NEWS FROM THE RURAL CENTER
THE BEST IDEA IN THE NATION?
Joint op-ed receives national attention
Last Sunday, the Raleigh News & Observer published an
written by Grant Godwin, the chair of the The Rural Center, and Esther Manheimer, the mayor of Asheville and chair of the N.C. Metro Mayors Coalition.
The next day, the article was featured as the #1 Best Idea of the Day by the internationally renowned Aspen Institute. What was this bright idea? That rural and urban communities should work together along shared interests to bridge the "rural-urban divide" and identify policies and practices that work for everyone. We think it's a pretty simple concept, but we also understand it will take some heavy lifting to counter the narrative that the interests of rural and urban citizens are diametrically opposed.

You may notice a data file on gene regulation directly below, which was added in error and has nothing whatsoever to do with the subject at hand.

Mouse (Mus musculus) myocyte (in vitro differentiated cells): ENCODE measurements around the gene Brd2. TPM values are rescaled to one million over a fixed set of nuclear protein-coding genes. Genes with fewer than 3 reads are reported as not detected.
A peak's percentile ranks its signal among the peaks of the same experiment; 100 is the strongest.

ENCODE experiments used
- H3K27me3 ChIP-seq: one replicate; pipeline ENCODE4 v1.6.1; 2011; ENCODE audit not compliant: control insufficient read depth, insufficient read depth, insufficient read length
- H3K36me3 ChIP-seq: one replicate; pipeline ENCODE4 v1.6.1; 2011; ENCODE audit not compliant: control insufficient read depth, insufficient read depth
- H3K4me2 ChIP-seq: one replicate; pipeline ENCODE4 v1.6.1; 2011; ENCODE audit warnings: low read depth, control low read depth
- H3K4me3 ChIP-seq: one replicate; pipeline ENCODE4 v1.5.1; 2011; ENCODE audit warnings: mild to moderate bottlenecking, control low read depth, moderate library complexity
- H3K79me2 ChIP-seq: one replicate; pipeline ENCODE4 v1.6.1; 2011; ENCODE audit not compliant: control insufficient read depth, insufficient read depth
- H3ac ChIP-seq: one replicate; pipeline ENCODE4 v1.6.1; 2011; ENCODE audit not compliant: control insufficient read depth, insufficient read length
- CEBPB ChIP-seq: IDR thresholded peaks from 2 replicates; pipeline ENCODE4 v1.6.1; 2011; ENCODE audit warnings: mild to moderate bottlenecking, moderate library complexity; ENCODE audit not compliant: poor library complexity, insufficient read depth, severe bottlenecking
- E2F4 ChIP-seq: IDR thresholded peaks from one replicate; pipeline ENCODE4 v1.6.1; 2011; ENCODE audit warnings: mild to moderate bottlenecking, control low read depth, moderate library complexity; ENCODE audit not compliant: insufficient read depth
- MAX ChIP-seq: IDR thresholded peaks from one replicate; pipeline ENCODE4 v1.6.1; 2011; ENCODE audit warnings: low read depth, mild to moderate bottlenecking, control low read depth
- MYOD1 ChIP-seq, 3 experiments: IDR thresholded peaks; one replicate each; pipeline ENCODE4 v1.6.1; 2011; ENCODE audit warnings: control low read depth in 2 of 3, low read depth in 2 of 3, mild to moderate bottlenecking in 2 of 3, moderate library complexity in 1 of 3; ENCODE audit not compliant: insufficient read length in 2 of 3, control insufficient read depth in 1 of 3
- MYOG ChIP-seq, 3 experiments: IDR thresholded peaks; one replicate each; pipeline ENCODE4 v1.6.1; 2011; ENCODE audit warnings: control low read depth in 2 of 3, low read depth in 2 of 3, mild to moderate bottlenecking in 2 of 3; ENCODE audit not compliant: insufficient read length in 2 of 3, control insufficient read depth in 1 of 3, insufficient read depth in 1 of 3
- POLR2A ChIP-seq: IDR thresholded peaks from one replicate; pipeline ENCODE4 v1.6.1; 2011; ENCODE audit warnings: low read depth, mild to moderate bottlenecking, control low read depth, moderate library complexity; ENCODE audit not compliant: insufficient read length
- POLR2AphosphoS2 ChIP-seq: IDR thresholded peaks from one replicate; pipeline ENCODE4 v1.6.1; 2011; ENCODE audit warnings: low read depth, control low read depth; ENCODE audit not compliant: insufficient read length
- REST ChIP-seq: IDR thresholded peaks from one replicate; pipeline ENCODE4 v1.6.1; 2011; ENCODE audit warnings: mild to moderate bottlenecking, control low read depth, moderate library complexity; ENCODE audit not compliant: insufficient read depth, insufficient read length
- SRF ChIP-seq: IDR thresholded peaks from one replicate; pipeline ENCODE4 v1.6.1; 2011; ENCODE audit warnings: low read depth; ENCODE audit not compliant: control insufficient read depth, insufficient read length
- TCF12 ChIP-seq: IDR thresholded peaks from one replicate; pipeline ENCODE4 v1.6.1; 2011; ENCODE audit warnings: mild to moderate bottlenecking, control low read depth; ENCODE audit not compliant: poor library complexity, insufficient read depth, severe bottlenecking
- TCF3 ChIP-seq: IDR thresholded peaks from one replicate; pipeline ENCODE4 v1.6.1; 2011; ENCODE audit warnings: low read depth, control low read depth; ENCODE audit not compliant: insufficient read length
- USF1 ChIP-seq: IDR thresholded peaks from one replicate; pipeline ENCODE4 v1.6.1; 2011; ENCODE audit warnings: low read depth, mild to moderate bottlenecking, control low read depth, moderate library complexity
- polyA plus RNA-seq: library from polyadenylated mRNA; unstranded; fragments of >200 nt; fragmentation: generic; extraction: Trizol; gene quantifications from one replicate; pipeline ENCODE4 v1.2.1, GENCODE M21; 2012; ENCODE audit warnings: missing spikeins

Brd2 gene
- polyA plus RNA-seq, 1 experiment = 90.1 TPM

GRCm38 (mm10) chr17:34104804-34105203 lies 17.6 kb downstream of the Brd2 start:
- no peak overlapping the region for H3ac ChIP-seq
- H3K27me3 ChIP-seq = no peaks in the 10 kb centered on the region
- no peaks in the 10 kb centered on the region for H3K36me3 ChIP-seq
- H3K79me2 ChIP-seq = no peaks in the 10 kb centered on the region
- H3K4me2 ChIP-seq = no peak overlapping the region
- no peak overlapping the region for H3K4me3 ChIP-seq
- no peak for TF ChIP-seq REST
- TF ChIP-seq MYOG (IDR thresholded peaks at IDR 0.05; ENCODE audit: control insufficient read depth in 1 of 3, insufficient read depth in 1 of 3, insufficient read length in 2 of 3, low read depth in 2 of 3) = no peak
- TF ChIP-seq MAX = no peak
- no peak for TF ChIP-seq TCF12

Join us in sharing the news that in North Carolina, our urban and rural leaders are committed to working together for a bright future for all our citizens. Let's spread the best idea in the nation far and wide!
THE BIG CRUNCH: DATA FOR ADVOCACY
Using data to appeal to North Carolinians - new and old
Being a strong advocate requires that we have a focused but flexible message that works well with different audiences. How do you make the case for an issue for someone who grew up in your community? How would you make it appeal to an individual who just moved to the community recently? How would you make it to an individual from out of state who just moved to Charlotte or Durham?
North Carolina is a magnet for people from all over the nation and the world. Over half of the people now living in the state were not born here.
This interactive map